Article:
Within the National Micro, Small and Medium-sized Enterprises (MSMEs) Policy approved recently by Cabinet, plans have been laid out to safeguard the intellectual property of that sector.
Permanent Secretary in the Ministry of Industry, International Business, Commerce and Small Business Development, Sonia Foster, pointed this out recently as she addressed the start of a three-day workshop for small and medium-sized enterprises (SMEs) on managing intellectual property assets, jointly-sponsored by the World Intellectual Property Organization (WIPO) and the Barbados Investment and Development Corporation.
Ms. Foster, who was speaking on behalf of Minister Donville Inniss, noted the plans include: support of the creation of a regional patent and trademarking office that would provide much needed technical assistance to MSMEs; and appropriate framework instruments to stimulate and support innovation and the development of technology by MSMEs.
WIPO, she added, had also given assistance to Government in the formulation of a national intellectual property strategic plan, aimed at enhancing institutional and capacity building through the realignment of intellectual property and related development policies.
“That plan ensures that key areas like creativity, innovation and productivity remain central to the economic, social and cultural wellbeing of this country,” the Permanent Secretary stated.
Explaining the importance of protecting one’s intellectual property, she said: “Time and time again, we keep hearing horror stories of local entrepreneurs or inventors who, as a result of their failure to recognise the importance of protecting their intellectual property, lose out on considerable business opportunities.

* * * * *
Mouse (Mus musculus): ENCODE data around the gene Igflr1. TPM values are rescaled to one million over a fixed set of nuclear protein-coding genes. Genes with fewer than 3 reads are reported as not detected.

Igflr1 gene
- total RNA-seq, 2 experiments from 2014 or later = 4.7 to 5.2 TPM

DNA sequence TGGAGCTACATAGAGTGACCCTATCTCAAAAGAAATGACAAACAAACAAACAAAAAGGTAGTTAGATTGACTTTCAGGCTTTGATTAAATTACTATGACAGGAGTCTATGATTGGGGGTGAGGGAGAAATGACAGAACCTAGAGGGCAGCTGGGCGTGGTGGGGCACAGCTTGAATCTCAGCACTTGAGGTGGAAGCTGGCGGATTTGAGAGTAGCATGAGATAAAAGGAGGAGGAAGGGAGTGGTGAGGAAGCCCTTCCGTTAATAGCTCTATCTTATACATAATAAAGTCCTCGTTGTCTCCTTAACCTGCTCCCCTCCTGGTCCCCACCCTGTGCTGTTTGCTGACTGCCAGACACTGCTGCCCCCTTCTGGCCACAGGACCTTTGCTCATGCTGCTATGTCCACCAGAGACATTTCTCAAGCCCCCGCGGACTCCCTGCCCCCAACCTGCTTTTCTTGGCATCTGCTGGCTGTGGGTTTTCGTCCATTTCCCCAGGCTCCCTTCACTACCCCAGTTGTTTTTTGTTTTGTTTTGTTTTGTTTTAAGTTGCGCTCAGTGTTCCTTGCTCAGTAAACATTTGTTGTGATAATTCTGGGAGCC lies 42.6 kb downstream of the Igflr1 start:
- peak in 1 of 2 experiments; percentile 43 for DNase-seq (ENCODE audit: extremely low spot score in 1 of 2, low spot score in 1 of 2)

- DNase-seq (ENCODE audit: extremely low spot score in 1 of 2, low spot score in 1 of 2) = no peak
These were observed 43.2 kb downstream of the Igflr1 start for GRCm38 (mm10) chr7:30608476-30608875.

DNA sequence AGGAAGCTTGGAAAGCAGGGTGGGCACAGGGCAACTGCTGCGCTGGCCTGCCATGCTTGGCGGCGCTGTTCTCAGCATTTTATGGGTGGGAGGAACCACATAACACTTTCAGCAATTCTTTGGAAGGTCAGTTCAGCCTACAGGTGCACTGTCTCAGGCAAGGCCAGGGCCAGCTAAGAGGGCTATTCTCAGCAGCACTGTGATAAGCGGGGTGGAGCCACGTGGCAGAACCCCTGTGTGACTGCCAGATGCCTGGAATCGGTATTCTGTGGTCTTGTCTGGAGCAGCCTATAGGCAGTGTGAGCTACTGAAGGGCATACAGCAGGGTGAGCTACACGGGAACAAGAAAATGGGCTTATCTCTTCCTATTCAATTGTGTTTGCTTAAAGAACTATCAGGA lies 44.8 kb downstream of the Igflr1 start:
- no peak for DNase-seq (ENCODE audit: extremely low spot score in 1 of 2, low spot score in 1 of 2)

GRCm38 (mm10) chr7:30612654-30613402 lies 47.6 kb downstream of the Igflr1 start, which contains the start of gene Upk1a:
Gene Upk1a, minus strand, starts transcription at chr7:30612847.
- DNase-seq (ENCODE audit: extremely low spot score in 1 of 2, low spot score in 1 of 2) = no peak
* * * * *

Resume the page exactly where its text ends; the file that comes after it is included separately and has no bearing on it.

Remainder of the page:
“Significant monetary value is lost when we fail to protect our intellectual assets…. Greater emphasis must be placed on monetising intellectual property to increase its value-added and economic gains. This can only be achieved by a joint, collaborative effort of both public and private sectors…”
While stating that patent, trademark and industrial design registration were key indicators used to assess inventive activity, as well as the capacity to exploit knowledge and translate it into potential economic gains, Ms. Foster disclosed that statistics from WIPO’s World Intellectual Property Indicators Report, showed innovators around the world filed some 3.1 million patent applications, in 2016.
Of Barbados, she said, in that same year, 41 patent applications were filed, all of which were non-resident. Trademark registrations during the same period were 402, with 18 being done by residents.
Additionally, four industrial design applications were made, three of which were made by residents. “Some of these statistics are considerably lower than in previous years, suggesting that our local entrepreneurs have not fully grasped the importance of monetising IP,” she remarked.
Business professionals were therefore urged to better manage the intangible assets of IP and called upon to be more innovative, invent, protect, sell, franchise, license and unleash a wave of new enterprises, business opportunities that literally know no boundaries.
Registrar of the Corporate Affairs and Intellectual Property Office (CAIPO), Heather Clarke, while adding that a business’ intellectual property assets referred to the different groupings of intellectual property owned by the business, said these included the business’ trademarks, trade secrets, industrial designs, copyright, geographical indication and patents.
“Like any other property, however, these assets have value which businessmen and women can use to increase economic return for the business. As it relates to the owner, you take into account the effort, investment, sacrifice, time, energy, human and financial resources that would have been devoted and expended in building the business from scratch.
“There are also the economic returns to the business, itself, which ought to be utilised in facilitating further research and development so you can further enhance the products and also market and develop a presence in other jurisdictions,” she explained.